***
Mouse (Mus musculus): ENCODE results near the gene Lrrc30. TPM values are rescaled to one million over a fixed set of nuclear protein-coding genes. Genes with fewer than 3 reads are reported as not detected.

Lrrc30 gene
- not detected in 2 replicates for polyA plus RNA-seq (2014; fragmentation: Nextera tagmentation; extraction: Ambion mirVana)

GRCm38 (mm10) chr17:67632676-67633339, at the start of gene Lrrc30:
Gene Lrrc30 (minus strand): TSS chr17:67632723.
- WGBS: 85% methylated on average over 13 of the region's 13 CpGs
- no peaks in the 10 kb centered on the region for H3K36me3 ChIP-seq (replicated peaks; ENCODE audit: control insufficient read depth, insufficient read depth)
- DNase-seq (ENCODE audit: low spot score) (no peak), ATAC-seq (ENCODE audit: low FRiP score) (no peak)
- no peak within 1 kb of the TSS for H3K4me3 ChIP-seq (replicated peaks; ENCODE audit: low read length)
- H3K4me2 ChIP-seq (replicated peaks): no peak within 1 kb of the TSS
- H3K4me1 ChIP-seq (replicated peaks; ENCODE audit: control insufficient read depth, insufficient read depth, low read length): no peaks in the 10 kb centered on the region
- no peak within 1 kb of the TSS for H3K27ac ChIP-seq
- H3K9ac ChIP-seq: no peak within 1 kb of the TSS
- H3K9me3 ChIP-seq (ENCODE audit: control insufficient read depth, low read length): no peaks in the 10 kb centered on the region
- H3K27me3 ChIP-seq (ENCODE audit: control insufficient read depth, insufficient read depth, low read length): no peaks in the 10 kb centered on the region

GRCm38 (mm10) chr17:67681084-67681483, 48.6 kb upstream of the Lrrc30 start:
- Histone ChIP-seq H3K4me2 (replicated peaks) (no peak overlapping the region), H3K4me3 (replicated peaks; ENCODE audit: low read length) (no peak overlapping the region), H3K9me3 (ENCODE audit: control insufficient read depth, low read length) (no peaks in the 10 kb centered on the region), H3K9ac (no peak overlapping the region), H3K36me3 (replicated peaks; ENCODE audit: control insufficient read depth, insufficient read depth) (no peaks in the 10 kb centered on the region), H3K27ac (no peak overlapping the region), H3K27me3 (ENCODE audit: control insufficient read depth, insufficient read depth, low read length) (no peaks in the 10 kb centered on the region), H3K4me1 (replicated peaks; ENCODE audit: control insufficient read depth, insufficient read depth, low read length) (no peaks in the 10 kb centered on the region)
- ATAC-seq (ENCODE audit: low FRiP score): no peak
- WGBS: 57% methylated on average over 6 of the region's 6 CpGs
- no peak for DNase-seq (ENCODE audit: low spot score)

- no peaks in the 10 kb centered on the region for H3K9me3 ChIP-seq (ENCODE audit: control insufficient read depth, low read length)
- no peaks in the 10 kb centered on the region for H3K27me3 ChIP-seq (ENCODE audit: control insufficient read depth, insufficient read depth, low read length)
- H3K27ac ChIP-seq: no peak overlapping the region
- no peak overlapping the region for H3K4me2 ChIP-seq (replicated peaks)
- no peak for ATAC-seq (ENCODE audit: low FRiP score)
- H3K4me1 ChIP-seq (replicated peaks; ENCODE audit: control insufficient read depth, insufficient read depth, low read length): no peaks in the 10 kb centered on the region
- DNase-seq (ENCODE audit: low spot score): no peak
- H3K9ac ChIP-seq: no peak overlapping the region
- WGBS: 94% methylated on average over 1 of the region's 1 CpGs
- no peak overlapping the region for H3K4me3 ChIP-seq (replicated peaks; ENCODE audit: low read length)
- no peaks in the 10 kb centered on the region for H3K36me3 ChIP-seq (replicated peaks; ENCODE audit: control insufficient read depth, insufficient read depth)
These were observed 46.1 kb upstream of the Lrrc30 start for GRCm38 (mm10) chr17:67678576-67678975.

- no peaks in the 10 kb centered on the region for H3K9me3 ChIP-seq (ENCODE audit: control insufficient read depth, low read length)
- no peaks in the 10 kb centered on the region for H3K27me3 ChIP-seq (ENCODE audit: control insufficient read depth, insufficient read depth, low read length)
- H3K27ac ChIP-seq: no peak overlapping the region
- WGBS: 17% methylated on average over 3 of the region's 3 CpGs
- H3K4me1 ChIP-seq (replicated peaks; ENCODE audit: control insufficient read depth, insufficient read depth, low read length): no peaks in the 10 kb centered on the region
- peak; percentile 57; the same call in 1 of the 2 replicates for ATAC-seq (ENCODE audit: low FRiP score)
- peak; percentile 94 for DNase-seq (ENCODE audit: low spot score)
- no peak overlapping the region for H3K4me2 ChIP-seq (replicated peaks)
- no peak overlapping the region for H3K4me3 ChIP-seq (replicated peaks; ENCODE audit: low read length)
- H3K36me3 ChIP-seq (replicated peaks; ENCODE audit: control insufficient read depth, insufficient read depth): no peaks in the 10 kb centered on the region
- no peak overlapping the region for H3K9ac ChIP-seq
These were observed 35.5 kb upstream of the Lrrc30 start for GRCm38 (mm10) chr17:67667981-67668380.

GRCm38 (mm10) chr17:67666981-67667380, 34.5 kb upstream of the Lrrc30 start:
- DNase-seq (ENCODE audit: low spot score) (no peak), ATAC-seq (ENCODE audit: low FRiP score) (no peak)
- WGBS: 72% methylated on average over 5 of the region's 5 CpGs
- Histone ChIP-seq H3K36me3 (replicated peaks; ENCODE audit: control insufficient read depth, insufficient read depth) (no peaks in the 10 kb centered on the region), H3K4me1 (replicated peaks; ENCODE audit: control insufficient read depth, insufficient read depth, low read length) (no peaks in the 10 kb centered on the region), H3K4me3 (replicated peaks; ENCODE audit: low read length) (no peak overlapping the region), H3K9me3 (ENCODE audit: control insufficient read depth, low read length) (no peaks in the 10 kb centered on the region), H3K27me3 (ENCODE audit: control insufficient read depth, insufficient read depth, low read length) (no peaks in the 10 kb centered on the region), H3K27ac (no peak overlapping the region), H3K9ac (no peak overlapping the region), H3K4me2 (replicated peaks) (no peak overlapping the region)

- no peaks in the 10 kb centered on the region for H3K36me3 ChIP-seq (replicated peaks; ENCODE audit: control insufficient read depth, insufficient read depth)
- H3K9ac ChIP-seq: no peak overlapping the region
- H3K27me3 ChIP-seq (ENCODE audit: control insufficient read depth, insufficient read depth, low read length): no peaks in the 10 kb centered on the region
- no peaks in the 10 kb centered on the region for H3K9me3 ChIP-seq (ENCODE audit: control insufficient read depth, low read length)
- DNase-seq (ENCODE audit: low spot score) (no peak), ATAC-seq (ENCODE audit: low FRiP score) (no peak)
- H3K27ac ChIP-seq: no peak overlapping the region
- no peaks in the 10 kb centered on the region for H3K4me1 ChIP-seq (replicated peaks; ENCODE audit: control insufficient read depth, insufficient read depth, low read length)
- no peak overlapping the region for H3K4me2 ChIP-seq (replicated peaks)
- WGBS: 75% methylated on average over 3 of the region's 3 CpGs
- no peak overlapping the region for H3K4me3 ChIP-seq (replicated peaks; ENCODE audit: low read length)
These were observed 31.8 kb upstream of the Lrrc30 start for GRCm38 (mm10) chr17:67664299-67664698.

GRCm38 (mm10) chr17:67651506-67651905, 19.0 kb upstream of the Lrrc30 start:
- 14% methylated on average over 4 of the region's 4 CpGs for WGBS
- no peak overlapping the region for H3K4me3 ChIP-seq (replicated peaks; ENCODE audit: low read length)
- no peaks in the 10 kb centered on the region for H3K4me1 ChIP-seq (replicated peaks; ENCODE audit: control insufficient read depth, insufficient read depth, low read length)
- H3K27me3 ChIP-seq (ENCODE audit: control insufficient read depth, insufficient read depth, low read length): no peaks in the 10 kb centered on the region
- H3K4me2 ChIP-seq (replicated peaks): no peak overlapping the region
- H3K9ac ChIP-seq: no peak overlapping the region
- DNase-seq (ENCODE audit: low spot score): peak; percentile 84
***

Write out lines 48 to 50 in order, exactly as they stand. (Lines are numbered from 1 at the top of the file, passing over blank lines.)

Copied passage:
- Histone ChIP-seq H3K36me3 (replicated peaks; ENCODE audit: control insufficient read depth, insufficient read depth) (no peaks in the 10 kb centered on the region), H3K4me1 (replicated peaks; ENCODE audit: control insufficient read depth, insufficient read depth, low read length) (no peaks in the 10 kb centered on the region), H3K4me3 (replicated peaks; ENCODE audit: low read length) (no peak overlapping the region), H3K9me3 (ENCODE audit: control insufficient read depth, low read length) (no peaks in the 10 kb centered on the region), H3K27me3 (ENCODE audit: control insufficient read depth, insufficient read depth, low read length) (no peaks in the 10 kb centered on the region), H3K27ac (no peak overlapping the region), H3K9ac (no peak overlapping the region), H3K4me2 (replicated peaks) (no peak overlapping the region)

- no peaks in the 10 kb centered on the region for H3K36me3 ChIP-seq (replicated peaks; ENCODE audit: control insufficient read depth, insufficient read depth)
- H3K9ac ChIP-seq: no peak overlapping the region